“Adohi Hall’s recognition for both excellence in housing design and excellence in timber design is doubly rewarding, given the university’s commitment to on-campus housing and to being a leader in mass timber design and construction,” MacKeith said. “Besides the architecture, landscape architecture and construction team, credit is due to University Student Affairs, University Housing and University Facilities Management for their commitment to design excellence in this project.”
The Thaden School is a new independent middle and high school in Bentonville that is endowed and structured to allow students from all socio-economic backgrounds to attend. The unique curriculum combines academic excellence with learning by doing and features three signature programs: Wheels (focusing on the fields of physics and mechanics through the construction and use of bicycles and other wheeled machines), Meals (focusing on biology, chemistry and community through the growing and preparation of food) and Reels (focusing on narrative and visual communication through the production of film and video).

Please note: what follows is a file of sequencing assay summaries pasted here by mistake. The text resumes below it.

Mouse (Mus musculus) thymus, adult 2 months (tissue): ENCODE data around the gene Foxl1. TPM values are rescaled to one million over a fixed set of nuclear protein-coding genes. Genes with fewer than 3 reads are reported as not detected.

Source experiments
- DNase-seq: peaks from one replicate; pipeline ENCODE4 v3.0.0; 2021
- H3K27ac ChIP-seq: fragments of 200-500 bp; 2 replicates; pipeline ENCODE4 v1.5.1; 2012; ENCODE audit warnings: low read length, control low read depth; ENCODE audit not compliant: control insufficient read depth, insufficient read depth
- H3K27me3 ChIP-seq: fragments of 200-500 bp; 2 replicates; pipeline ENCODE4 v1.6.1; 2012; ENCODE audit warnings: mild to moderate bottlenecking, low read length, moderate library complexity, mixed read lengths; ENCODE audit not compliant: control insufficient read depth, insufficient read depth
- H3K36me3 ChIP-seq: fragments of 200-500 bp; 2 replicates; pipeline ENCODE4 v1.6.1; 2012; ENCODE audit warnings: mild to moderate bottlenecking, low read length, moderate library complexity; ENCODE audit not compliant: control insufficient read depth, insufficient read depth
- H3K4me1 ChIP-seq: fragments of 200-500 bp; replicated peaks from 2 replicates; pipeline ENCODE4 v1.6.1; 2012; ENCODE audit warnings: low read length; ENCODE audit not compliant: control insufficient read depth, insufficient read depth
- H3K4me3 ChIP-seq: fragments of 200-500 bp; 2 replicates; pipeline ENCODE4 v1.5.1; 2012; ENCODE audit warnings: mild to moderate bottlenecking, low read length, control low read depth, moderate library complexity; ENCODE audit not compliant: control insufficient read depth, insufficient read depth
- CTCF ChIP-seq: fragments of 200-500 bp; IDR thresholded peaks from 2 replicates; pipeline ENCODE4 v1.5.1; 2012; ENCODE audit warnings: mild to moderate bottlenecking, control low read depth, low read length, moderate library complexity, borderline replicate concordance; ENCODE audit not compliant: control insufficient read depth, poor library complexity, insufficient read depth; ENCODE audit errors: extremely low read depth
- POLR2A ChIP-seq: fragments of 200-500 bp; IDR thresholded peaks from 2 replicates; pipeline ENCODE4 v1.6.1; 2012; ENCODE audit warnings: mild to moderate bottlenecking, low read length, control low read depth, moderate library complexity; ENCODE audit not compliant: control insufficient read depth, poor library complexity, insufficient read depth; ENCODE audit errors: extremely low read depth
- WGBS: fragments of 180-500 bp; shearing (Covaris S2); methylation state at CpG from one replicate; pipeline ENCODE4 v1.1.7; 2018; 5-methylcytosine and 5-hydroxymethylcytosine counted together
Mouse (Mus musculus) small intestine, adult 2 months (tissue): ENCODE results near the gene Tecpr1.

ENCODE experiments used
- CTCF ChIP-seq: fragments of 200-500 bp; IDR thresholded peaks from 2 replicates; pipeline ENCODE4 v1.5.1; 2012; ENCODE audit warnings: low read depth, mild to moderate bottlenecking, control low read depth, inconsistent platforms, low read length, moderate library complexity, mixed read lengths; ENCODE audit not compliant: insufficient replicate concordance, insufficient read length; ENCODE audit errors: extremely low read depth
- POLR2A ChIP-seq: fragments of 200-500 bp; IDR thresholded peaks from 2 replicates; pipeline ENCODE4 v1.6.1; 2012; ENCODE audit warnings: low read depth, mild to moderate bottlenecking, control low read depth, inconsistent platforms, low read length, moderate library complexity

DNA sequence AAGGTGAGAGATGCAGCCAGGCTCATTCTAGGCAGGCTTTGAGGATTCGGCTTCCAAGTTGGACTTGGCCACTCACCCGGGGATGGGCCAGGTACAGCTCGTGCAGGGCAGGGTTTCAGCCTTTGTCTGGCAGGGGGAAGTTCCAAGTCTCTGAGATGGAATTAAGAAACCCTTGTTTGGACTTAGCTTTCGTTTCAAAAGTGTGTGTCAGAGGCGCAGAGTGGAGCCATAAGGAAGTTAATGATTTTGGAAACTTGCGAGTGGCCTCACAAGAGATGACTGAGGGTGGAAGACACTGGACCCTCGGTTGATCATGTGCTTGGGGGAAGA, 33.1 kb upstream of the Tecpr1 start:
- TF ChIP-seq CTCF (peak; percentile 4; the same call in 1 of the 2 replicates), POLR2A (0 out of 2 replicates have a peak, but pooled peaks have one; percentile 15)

The Thaden School Reels Building transforms the simple, vernacular form of a poultry house into a spacious, light-filled academic building through subtle shifts in plan and section. Bifurcated to become a "Y" shaped plan, the Reels building has a predominantly east-west orientation. In the center of the building, a large, covered breezeway connects the three wings, providing space to gather and have outdoor classes. The faceted, folded form provides each space with its own sectional character with ever-changing light conditions, reaching out to the landscape and bringing in the sky.
The material palette includes a ribbed, green-gold metal shell that gives way to carefully placed openings and large entry porches accented with gray panels and plywood ceilings. These wood ceilings extend indoors, punctuated by skylights and highlighting the main circulation for students.
The Bike Barn, sited on a berm along the eastern edge of the Thaden School campus, transforms the vernacular of the region into an athletic facility that houses a multi-use court, bike storage and support facilities. Akin to a barn raising, 12 locally fabricated wood trusses were hoisted into place above dimensional wood columns with steel flitch plates, revealing the profile of a modified gambrel barn carved into the space of the interior.
With the exception of the storage and restroom, the entire space is naturally ventilated through open joint, red-painted cypress board siding, vented skylights and a series of roller doors that open up the barn to the surrounding landscape.
The projects will be presented live before an international jury on Dec. 1-3 during the World Architecture Festival livestream. Some 496 shortlisted projects from 62 countries will be featured in 20 design categories.
The World Architecture Festival is a leading global design awards program in architecture, urban design and landscape architecture.